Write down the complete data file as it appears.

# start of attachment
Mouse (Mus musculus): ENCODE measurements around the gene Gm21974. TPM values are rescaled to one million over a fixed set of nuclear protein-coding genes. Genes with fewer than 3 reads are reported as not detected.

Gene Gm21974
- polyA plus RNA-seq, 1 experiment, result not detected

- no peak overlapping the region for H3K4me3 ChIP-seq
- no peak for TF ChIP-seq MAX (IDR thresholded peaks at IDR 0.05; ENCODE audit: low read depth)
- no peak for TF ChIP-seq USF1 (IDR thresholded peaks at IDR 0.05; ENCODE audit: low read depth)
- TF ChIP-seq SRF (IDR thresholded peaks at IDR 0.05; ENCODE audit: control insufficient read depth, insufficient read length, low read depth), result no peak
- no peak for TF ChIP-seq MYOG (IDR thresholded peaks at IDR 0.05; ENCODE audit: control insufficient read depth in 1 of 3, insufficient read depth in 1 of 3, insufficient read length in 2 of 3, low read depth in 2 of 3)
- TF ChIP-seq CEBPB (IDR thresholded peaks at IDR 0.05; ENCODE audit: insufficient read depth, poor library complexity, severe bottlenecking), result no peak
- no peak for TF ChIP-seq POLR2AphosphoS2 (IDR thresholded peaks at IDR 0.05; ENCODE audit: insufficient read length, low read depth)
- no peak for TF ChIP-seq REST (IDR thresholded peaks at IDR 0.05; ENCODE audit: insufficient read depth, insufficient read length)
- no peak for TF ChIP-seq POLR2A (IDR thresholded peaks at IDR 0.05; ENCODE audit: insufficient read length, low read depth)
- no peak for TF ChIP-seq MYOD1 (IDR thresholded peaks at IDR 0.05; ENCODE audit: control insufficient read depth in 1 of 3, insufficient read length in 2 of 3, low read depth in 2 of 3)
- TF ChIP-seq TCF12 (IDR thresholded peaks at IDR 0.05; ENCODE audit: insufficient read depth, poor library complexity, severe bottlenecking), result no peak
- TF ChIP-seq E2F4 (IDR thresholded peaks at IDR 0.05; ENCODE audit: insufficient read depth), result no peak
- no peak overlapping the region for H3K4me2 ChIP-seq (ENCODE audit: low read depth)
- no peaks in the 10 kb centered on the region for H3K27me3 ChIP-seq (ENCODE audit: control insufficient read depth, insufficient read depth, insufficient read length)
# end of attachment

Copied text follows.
Mouse (Mus musculus): ENCODE measurements around the gene Gm21974. TPM values are rescaled to one million over a fixed set of nuclear protein-coding genes. Genes with fewer than 3 reads are reported as not detected.

Gene Gm21974
- polyA plus RNA-seq, 1 experiment, result not detected

- no peak overlapping the region for H3K4me3 ChIP-seq
- no peak for TF ChIP-seq MAX (IDR thresholded peaks at IDR 0.05; ENCODE audit: low read depth)
- no peak for TF ChIP-seq USF1 (IDR thresholded peaks at IDR 0.05; ENCODE audit: low read depth)
- TF ChIP-seq SRF (IDR thresholded peaks at IDR 0.05; ENCODE audit: control insufficient read depth, insufficient read length, low read depth), result no peak
- no peak for TF ChIP-seq MYOG (IDR thresholded peaks at IDR 0.05; ENCODE audit: control insufficient read depth in 1 of 3, insufficient read depth in 1 of 3, insufficient read length in 2 of 3, low read depth in 2 of 3)
- TF ChIP-seq CEBPB (IDR thresholded peaks at IDR 0.05; ENCODE audit: insufficient read depth, poor library complexity, severe bottlenecking), result no peak
- no peak for TF ChIP-seq POLR2AphosphoS2 (IDR thresholded peaks at IDR 0.05; ENCODE audit: insufficient read length, low read depth)
- no peak for TF ChIP-seq REST (IDR thresholded peaks at IDR 0.05; ENCODE audit: insufficient read depth, insufficient read length)
- no peak for TF ChIP-seq POLR2A (IDR thresholded peaks at IDR 0.05; ENCODE audit: insufficient read length, low read depth)
- no peak for TF ChIP-seq MYOD1 (IDR thresholded peaks at IDR 0.05; ENCODE audit: control insufficient read depth in 1 of 3, insufficient read length in 2 of 3, low read depth in 2 of 3)
- TF ChIP-seq TCF12 (IDR thresholded peaks at IDR 0.05; ENCODE audit: insufficient read depth, poor library complexity, severe bottlenecking), result no peak
- TF ChIP-seq E2F4 (IDR thresholded peaks at IDR 0.05; ENCODE audit: insufficient read depth), result no peak
- no peak overlapping the region for H3K4me2 ChIP-seq (ENCODE audit: low read depth)
- no peaks in the 10 kb centered on the region for H3K27me3 ChIP-seq (ENCODE audit: control insufficient read depth, insufficient read depth, insufficient read length)